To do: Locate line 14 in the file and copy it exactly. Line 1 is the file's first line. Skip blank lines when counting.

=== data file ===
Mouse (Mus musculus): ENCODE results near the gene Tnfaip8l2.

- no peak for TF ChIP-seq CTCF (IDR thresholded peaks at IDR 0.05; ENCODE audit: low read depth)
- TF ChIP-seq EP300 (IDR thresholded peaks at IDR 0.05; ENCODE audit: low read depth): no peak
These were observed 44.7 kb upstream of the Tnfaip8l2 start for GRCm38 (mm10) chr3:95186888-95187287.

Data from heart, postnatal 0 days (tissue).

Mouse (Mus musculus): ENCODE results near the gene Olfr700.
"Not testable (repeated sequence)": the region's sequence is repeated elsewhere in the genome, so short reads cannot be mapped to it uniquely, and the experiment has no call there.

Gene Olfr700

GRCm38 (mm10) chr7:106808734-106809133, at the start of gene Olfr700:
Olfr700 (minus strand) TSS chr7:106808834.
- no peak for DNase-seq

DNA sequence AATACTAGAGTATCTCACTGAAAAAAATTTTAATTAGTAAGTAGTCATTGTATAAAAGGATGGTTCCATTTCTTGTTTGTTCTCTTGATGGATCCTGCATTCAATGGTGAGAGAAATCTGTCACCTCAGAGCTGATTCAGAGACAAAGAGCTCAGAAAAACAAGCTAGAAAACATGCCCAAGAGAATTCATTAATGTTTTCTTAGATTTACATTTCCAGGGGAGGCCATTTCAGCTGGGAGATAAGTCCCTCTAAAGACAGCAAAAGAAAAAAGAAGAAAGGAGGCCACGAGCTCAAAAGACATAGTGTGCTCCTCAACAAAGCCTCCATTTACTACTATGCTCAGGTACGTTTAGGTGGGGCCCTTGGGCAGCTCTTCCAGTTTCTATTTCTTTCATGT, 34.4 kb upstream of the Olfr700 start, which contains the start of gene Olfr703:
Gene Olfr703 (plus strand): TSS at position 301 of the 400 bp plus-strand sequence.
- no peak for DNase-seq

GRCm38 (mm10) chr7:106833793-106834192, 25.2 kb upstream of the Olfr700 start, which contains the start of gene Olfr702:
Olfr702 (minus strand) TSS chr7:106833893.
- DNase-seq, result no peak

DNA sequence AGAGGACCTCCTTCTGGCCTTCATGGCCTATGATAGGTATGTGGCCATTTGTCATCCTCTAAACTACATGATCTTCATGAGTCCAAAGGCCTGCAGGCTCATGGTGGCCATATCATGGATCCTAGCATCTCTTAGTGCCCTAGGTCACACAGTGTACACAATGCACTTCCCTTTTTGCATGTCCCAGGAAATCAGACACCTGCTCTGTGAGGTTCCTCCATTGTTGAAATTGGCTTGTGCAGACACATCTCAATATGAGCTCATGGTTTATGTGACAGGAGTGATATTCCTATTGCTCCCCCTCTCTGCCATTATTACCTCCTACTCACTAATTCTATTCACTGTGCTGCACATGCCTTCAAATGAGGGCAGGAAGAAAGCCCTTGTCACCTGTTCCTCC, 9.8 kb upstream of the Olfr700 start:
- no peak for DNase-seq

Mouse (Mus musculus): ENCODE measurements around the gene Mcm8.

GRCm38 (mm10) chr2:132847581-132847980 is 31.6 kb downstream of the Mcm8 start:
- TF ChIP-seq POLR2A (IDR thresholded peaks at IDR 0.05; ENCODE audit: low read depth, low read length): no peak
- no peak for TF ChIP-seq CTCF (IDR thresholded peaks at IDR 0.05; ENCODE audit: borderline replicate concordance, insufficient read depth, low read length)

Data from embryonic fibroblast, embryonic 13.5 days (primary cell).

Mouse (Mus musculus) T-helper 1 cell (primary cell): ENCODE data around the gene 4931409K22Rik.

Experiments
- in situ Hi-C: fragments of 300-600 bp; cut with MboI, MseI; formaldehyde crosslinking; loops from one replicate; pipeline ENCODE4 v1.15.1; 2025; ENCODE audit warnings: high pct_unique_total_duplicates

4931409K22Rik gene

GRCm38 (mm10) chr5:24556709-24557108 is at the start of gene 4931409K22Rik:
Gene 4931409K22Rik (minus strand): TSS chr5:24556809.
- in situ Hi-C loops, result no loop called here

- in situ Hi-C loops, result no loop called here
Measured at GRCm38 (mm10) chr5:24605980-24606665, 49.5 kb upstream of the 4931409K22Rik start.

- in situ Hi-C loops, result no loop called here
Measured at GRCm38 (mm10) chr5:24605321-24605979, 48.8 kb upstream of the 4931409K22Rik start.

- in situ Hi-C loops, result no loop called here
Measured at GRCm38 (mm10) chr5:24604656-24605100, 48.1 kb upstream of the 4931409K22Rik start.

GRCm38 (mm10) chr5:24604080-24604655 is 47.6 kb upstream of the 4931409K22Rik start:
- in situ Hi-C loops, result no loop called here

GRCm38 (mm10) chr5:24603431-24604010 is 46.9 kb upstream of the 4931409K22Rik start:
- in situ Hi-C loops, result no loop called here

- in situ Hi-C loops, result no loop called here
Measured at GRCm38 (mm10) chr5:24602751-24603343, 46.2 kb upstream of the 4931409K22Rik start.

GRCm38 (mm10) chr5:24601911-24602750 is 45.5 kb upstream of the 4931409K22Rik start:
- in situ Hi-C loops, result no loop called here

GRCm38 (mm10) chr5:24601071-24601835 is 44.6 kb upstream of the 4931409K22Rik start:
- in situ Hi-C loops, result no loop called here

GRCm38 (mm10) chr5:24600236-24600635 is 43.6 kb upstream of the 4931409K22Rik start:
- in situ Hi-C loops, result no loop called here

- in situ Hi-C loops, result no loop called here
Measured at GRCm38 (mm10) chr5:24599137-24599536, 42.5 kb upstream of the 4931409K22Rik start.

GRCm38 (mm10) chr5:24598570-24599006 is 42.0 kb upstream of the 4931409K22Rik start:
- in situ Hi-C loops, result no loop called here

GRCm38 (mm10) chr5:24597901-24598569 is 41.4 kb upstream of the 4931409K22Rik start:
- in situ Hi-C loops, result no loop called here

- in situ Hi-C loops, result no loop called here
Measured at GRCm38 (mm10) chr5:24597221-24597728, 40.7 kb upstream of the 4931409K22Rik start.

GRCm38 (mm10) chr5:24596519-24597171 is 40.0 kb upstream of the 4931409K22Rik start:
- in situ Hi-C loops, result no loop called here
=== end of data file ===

- no peak for DNase-seq